FGCU Beware! History Is Not Very Kind To Sweet 16 Upstarts
As Florida Gulf Coast is the first 15-seed to make it to the Sweet 16, there aren’t a ton of direct comparables to project what the Eagles are in for Friday night against 3-seed Florida. There only have been two 14-seeds to make it this far, and those teams — Cleveland State and Tennessee-Chattanooga — played a 7- and a 10-seed, respectively in this round.
Any other matchup between teams at least 10 seed lines apart in the Sweet 16 came in matchups between 1-seeds and 12s or 13s. Given Florida’s 28 wins, all by double digits, this season, these comparisons may not be that far off. And if that’s the case, that’s not good news for FGCU. Very few of the matchups were even close, and none of the mega-underdogs pulled the shocker and moved on.
2012: No. 1 North Carolina 73, No. 13 Ohio 65 (OT)
Easily the closest miss of the bunch happened last season, when John Groce’s Bobcats drew the Tar Heels without point guard Kendall Marshall. They had a chance to take the lead in the final 30 seconds of regulation, but missed a free throw after a game-tying basket. The Heels held them to just two points in the overtime session.
2011: No. 1 Kansas 77, No. 12 Richmond 57
The Jayhawks rolled in the first game of the so-called Kansas Invitational, with the Southwest regional also containing No. 10 seed Florida State and No. 11 seed VCU. Two days later, things were a lot different for the Jayhawks, but on this night, the game was never in doubt.
2010: No. 1 Kentucky 62, No. 12 Cornell 45
The Ivy League upstarts actually led 12-2 in the early going before the Wildcats’ defense totally locked them down. Cornell got back within six points with about six minutes remaining, but the No. 1 seed pulled away down the stretch for the victory. Two days later, they were upset by West Virginia.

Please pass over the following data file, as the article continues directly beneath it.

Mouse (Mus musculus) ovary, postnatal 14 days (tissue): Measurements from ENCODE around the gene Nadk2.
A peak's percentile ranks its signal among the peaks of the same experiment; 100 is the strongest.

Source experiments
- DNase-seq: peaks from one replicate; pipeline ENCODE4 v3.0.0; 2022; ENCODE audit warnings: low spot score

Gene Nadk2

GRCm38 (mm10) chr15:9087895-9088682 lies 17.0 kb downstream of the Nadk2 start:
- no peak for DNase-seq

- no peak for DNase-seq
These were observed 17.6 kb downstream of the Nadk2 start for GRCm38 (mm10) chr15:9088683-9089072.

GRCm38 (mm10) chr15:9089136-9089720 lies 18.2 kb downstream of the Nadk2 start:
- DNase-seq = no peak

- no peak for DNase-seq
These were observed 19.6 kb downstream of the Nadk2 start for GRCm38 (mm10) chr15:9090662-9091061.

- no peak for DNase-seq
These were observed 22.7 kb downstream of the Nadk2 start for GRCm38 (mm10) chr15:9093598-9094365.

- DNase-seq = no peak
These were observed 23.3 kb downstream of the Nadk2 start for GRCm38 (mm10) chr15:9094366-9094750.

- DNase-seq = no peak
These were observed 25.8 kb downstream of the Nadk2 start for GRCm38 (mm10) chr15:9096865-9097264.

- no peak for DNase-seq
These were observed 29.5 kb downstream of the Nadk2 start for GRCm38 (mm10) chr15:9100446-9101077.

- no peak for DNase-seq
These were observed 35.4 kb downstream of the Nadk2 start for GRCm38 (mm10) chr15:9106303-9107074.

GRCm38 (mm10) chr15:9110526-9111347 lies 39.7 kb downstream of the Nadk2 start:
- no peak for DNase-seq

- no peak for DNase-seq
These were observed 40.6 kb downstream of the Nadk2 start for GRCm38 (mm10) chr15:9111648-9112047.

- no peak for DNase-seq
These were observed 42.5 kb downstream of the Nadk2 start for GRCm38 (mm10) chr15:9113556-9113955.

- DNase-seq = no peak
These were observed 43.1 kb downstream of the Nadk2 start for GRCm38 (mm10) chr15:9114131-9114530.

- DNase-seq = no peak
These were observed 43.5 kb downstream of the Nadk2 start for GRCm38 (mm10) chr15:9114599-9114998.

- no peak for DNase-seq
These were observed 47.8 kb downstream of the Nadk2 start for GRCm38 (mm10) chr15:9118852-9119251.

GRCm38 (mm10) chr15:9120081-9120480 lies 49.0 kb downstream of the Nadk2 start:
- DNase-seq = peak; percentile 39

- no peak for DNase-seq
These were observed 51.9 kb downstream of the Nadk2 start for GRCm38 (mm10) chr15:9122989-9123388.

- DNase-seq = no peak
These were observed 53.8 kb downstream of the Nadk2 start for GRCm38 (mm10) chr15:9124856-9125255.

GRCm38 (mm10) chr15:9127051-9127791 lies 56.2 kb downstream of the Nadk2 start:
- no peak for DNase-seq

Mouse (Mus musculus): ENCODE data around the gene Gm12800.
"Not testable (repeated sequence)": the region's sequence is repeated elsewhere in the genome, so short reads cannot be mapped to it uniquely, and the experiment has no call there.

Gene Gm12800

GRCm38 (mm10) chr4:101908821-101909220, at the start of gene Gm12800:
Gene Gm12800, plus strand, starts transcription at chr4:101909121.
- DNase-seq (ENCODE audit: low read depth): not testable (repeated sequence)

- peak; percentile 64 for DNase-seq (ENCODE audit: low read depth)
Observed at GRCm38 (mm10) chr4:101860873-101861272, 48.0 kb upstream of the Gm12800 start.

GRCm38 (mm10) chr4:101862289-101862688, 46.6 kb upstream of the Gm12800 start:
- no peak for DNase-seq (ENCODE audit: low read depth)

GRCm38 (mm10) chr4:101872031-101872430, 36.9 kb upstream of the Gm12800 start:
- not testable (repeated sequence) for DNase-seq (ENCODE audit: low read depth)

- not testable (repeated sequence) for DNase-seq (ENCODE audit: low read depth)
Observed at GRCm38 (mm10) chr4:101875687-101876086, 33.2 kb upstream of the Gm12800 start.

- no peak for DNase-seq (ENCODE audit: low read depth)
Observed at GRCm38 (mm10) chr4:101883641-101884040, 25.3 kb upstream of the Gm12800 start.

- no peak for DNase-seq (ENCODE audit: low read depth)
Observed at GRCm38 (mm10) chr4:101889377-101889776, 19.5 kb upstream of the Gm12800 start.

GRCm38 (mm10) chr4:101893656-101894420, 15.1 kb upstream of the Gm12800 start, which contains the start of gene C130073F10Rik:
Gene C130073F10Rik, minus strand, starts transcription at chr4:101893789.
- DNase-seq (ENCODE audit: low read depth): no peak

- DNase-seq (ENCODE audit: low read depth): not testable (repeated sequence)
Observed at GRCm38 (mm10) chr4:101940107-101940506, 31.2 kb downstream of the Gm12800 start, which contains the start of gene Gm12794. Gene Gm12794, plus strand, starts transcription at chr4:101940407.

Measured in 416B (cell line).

2008: No. 1 Kansas 72, No. 12 Villanova 57
The Jayhawks jumped out to an early double-digit lead and never looked back. The Wildcats never got closer than six points the rest of the way. Kansas went on to win the national title in overtime over Memphis.
2008: No. 1 UCLA 88, No. 12 Western Kentucky 78
The Bruins, on their way to a third straight Final Four appearance behind Kevin Love, held off the frisky Hilltoppers, who got as close as four down the stretch. The Bruins were part of the all-1-seed Final Four, losing to Derrick Rose and Memphis in the national semifinals.
2006: No. 1 Memphis 80, No. 13 Bradley 64
The Patrick O’Bryant-led Braves popped upsets over 4-seed Kansas and 5-seed Pittsburgh, but the Tigers found another gear after halftime and steadily pulled away from the Missouri Valley challengers.
2005: No. 1 Illinois 77, No. 12 Wisconsin-Milwaukee 63
This game was notable because it involved one of the best teams to not win the title — the Illini with Deron Williams, Luther Head and Dee Brown — and also propelled Bruce Pearl to the Tennessee job.
2003: No. 1 Oklahoma 65, No. 12 Butler 54
The Bulldogs were torn up by Ebi Ere. Two days later, the Sooners were manhandled by Syracuse and some freshman named Carmelo Anthony.
2001: No. 1 Michigan State 77, No. 12 Gonzaga 62